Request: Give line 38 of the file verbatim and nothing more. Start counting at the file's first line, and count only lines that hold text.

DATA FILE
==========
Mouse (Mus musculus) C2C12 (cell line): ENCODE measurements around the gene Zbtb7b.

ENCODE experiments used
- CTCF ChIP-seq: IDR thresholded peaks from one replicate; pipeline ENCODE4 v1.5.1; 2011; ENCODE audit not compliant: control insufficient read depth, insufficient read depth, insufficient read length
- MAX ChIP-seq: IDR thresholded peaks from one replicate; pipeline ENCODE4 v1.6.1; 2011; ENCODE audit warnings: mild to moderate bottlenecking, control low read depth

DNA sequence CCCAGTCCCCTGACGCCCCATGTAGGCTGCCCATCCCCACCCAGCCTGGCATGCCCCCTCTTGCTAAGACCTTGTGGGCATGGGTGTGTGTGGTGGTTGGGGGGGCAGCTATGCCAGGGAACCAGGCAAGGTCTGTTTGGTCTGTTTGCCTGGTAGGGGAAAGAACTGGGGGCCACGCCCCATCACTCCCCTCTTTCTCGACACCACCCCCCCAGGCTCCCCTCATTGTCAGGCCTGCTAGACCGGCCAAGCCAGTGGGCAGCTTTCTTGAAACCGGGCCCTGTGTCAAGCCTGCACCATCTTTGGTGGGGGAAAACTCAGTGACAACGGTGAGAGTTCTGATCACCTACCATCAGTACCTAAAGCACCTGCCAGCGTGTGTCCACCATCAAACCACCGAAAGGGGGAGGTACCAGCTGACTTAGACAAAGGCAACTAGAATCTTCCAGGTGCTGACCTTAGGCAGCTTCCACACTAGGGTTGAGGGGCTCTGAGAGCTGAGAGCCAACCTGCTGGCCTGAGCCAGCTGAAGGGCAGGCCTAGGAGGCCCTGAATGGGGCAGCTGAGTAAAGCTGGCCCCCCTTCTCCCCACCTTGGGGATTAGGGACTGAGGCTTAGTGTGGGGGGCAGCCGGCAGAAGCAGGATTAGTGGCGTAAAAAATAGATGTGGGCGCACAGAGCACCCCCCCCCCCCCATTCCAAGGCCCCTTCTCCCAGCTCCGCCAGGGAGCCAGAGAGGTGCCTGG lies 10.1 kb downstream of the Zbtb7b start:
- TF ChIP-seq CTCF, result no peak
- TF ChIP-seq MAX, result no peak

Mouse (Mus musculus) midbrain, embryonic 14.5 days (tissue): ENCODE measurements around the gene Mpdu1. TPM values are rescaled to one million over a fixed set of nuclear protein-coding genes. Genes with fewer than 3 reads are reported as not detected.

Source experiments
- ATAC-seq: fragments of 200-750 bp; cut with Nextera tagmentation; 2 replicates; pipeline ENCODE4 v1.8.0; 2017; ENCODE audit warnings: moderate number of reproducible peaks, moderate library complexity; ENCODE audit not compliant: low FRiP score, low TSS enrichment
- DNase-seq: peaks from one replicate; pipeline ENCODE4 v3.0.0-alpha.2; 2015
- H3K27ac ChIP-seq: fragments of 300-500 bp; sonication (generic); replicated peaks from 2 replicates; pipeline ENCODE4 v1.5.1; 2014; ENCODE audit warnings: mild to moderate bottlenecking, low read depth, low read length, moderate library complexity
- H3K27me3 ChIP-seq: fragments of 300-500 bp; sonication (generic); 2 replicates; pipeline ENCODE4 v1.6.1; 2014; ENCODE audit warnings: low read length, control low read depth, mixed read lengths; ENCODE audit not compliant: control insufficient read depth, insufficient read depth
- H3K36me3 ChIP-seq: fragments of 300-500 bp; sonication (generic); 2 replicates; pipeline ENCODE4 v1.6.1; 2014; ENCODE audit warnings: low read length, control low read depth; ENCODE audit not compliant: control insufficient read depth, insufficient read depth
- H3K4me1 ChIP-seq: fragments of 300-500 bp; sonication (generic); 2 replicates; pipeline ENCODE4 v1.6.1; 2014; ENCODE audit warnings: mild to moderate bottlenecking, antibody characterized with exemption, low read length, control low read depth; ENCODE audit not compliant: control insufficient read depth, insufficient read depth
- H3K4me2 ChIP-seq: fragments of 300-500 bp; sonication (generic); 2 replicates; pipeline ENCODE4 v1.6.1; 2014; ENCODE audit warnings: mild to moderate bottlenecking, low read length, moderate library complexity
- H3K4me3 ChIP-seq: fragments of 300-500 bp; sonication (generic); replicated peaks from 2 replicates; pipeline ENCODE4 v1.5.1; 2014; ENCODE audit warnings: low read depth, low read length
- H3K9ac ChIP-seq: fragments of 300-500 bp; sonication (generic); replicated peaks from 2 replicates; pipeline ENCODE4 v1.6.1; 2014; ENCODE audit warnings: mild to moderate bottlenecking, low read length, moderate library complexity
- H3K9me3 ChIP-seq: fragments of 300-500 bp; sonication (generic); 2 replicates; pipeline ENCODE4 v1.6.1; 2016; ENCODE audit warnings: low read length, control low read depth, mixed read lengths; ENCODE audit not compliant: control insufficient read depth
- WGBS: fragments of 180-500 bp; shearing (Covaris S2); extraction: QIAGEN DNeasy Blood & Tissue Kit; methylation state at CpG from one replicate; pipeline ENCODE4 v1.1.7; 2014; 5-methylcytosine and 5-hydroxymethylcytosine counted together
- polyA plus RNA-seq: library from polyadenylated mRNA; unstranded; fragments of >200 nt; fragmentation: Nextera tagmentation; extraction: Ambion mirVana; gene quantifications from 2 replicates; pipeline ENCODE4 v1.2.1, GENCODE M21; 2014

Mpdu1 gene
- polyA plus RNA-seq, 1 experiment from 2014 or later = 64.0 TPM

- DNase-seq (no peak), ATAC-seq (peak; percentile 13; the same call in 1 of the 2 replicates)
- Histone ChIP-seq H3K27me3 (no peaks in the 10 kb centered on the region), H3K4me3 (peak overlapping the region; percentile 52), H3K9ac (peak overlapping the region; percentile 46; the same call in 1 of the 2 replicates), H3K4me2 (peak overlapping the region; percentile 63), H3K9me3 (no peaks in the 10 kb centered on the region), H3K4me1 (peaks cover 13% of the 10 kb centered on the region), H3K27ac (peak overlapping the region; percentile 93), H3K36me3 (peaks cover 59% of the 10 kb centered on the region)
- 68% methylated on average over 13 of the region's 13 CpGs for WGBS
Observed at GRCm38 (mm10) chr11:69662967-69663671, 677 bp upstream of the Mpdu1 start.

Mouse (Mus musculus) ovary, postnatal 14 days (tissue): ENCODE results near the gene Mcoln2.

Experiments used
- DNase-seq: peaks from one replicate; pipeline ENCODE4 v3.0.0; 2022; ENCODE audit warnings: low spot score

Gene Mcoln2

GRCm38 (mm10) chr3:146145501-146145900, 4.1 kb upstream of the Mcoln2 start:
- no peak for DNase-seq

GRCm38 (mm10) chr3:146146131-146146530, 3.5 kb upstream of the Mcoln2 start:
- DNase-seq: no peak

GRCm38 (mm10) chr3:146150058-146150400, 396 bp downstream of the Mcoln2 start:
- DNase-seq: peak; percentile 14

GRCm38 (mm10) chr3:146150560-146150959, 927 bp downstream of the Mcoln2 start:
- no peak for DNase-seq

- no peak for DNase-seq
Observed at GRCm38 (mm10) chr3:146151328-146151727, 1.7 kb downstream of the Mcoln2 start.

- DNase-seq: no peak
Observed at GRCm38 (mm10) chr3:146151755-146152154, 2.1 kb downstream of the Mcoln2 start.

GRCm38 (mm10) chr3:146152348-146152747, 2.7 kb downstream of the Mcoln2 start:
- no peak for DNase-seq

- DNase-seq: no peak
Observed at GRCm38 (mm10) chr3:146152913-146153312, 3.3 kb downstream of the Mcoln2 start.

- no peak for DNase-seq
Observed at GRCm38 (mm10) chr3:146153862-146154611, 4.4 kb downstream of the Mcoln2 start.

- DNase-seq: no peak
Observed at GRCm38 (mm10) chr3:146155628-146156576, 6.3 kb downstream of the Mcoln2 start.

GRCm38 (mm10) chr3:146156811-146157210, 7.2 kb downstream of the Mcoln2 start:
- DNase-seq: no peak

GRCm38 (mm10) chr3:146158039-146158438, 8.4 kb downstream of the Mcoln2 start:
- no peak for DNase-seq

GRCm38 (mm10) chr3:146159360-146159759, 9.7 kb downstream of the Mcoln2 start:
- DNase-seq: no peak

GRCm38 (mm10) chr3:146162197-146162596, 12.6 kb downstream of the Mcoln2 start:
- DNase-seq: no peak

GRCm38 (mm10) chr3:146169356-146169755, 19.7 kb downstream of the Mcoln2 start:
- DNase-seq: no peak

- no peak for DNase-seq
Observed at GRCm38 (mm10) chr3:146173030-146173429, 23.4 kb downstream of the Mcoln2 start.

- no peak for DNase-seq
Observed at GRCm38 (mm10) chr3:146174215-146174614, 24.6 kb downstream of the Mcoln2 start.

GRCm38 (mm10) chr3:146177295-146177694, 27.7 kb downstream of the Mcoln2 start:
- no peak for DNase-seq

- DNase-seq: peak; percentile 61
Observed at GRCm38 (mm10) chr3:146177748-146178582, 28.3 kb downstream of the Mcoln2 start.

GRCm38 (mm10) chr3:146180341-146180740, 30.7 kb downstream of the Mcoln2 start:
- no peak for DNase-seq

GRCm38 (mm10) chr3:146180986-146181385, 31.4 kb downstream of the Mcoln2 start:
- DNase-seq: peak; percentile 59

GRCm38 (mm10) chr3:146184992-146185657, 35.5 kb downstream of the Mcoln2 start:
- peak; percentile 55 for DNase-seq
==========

GRCm38 (mm10) chr3:146150560-146150959, 927 bp downstream of the Mcoln2 start: